The term “Mother Earth” seems a quite hippyish and holistic way to talk about food today, in an age dominated by FAO, WTO, GM and CAP, a global food world where men in suits meet interminably in large conference rooms, and where what is on the menu for lunch never seems to be a priority.
Hippyish and anachronistic it may be, but Mother Earth seems to me the perfect name for a festival held just at that time when we should be doing the most important food celebrating of the year: The Harvest Festival.
Traditionally, the harvest festival praised the rain and the sun that made the crops grow, the photosynthesis that miraculously gave us food to put on the table through the winter.
It celebrated Mother Earth as a figure who is benign, comforting, a provider, the one who feeds us, the nurturer. Before Gaia, Mother Earth gave us the harvest to bring in, and to store and to enjoy, and gave us a figure to venerate. We thanked that figure in celebration.
Cycling through a muddy and rain-soaked Burgundy in northern France many years ago, my wife and I happened upon the harvest celebrations in Gevrey-Chambertin, a small village famed for its mercurial red wines, and their equally mercurial prices.
But what struck us about the fete was that it was nothing more than a local celebration, the villagers giving thanks that the harvest of grapes had been brought in for another year.
Yes, in a few days time the wine merchants from all over the world would arrive, and the nitty-gritty of prices and profits would begin. But what we saw was something much simpler, and more profound: a gasp of thanks that the rains had held off long enough for the grapes to ripen and be harvested. The celebration was also a collective sigh of relief: the wine was in the barrel, and therefore the money was in the bank for another year.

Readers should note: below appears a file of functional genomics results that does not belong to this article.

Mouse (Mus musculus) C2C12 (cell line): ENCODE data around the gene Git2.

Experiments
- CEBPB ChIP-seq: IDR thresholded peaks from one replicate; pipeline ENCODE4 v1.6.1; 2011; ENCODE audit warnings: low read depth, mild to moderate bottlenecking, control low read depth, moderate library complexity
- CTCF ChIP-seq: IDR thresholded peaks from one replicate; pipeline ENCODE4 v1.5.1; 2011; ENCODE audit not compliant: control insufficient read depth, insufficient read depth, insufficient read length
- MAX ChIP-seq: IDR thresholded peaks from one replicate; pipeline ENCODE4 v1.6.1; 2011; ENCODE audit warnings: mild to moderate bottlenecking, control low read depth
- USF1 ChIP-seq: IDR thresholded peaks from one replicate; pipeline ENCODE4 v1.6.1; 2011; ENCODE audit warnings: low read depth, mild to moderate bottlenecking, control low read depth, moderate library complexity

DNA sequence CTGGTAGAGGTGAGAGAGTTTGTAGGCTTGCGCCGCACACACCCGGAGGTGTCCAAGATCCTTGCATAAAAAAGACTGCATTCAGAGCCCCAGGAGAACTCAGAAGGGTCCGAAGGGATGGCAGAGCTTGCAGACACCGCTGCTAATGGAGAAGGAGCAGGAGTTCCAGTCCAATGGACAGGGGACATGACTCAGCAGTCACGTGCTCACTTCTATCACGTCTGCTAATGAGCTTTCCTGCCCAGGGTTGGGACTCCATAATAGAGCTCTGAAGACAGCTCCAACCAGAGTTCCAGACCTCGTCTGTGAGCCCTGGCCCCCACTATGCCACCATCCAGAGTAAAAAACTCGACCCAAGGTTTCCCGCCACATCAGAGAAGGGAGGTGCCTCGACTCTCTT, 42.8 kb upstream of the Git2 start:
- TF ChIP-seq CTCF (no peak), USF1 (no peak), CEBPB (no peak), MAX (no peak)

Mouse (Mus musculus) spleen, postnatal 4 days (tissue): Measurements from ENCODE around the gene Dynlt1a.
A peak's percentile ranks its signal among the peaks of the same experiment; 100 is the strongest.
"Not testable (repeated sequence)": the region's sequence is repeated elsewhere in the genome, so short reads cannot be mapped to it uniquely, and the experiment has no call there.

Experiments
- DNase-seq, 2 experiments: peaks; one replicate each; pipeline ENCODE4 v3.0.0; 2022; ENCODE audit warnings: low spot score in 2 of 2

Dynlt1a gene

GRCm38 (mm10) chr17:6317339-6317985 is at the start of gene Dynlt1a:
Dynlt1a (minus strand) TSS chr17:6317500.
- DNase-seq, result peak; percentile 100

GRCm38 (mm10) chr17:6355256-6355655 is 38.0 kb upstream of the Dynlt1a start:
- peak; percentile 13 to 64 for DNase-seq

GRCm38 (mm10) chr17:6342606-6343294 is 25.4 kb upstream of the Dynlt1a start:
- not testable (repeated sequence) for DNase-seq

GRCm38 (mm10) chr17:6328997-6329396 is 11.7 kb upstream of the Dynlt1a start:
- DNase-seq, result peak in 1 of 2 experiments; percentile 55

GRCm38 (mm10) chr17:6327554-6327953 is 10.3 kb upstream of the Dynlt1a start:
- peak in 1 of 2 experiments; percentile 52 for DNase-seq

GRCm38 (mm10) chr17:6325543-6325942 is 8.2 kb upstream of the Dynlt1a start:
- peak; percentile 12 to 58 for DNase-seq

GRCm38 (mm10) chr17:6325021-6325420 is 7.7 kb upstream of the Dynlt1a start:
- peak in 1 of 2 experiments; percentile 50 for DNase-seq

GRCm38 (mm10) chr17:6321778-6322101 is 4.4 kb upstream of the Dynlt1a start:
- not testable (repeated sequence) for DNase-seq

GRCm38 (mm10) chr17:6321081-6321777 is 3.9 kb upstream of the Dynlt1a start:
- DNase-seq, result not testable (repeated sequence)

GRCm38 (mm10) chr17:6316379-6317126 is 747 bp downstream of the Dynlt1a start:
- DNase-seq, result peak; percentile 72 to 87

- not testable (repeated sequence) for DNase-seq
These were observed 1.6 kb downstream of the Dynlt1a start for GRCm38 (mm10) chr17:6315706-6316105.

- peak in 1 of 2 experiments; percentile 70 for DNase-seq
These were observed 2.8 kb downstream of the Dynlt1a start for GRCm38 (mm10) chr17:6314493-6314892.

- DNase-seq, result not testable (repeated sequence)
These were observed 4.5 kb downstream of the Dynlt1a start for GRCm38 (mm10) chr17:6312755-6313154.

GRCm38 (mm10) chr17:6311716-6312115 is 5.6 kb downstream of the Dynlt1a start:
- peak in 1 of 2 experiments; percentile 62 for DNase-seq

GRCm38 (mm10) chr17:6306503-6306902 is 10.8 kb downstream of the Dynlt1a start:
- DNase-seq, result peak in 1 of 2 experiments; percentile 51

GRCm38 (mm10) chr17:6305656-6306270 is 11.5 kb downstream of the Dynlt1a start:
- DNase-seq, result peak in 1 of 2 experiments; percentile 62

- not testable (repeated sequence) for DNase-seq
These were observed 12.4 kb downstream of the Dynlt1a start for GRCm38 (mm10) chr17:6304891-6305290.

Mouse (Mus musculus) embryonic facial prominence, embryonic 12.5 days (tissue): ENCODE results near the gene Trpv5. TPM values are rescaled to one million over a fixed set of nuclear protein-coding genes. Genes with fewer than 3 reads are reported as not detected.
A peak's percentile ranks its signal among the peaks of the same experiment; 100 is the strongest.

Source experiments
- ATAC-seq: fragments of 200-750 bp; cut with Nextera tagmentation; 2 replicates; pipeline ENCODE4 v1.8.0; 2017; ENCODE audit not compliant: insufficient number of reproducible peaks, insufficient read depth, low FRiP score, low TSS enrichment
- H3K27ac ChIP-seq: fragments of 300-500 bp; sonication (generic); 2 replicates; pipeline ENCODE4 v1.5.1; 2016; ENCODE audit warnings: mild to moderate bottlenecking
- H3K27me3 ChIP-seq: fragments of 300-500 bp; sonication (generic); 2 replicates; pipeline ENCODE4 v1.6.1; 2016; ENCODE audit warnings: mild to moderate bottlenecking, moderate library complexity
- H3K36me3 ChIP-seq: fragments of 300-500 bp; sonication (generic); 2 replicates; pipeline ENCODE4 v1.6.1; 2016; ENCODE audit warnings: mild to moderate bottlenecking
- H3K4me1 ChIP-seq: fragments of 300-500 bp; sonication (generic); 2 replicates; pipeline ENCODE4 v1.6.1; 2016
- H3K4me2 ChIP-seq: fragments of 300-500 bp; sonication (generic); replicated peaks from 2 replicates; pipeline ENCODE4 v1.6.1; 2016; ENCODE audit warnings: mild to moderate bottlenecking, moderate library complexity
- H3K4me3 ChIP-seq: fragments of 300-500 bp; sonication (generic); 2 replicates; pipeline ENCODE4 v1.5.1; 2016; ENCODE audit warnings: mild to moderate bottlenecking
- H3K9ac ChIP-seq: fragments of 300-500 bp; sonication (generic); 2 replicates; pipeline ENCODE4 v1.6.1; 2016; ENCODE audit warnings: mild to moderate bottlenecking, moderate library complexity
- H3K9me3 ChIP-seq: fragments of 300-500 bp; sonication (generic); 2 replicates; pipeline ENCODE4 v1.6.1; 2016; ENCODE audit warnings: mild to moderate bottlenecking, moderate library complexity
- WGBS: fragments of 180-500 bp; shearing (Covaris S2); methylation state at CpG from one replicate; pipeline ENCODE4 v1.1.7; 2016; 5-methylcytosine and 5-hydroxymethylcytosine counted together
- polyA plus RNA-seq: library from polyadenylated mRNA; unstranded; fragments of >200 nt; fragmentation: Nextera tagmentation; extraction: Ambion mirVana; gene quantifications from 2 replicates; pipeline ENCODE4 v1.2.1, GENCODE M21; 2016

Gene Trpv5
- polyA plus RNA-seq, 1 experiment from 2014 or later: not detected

Robbie Robertson expressed the bitter-sweet tension perfectly in The Band’s great song, “King Harvest”:
“Dry summer, then comes fall,
Which I depend on most of all
Hey, rainmaker can’t you hear my call?
Please let these crops grow tall.
Corn in the fields
Listen to the rice when the wind blows ‘cross the water
King harvest has surely come”
But today, we hear less and less about King Harvest than we did in the past. Who needs rain and sunshine when a fix of GM seed and a blast of 10-10-20 will grow your crop? 20th century science has led us to believe that we are in control, to think that we have the necessary solutions, of which genetic modification is simply the latest in a long line of promises that feeding the world is a matter of business, rather than a question of diversity, agricultural culture, and sustainability.
Terre Madre intends to address the question of “The future of sustainable food production in Ireland”, and the centrepiece of this will be a bumper’s farmer’s market on Sunday 7th.
This is not just a fine metaphor for Terre Madre, it is the quintessential example of food sustainability, and human and agricultural health, at work. Markets are a meshwork of people and producers, but one where everyone is equal, and where a sense of the community and communality – and indeed the fragility – of food is paramount.
The food arrives at market after its harvesting, ripe and ready to be enjoyed, and then the farmer puts the fields to bed for the winter, letting them rest and recharge.
Compare this process, with its rhythms and reasons and rhetoric, with the junkie-agriculture that 20th century science argues can feed the world, a greedy science that the Prince of Wales has recently argued would be “guaranteed to cause the biggest disaster environmentally of all time.”
“If they think it’s going to work because they are going to have one form of clever genetic engineering after another, then again count me out”, said the prince.
Tellingly, he concluded with a message that we might Call Terra Madre – Mother Earth, a message that encapsulates what the meetings and eatings in Waterford will be all about:
“It is actually recognizing that we are with nature, not against it. We have gone working against nature for too long”.
See you in Waterford.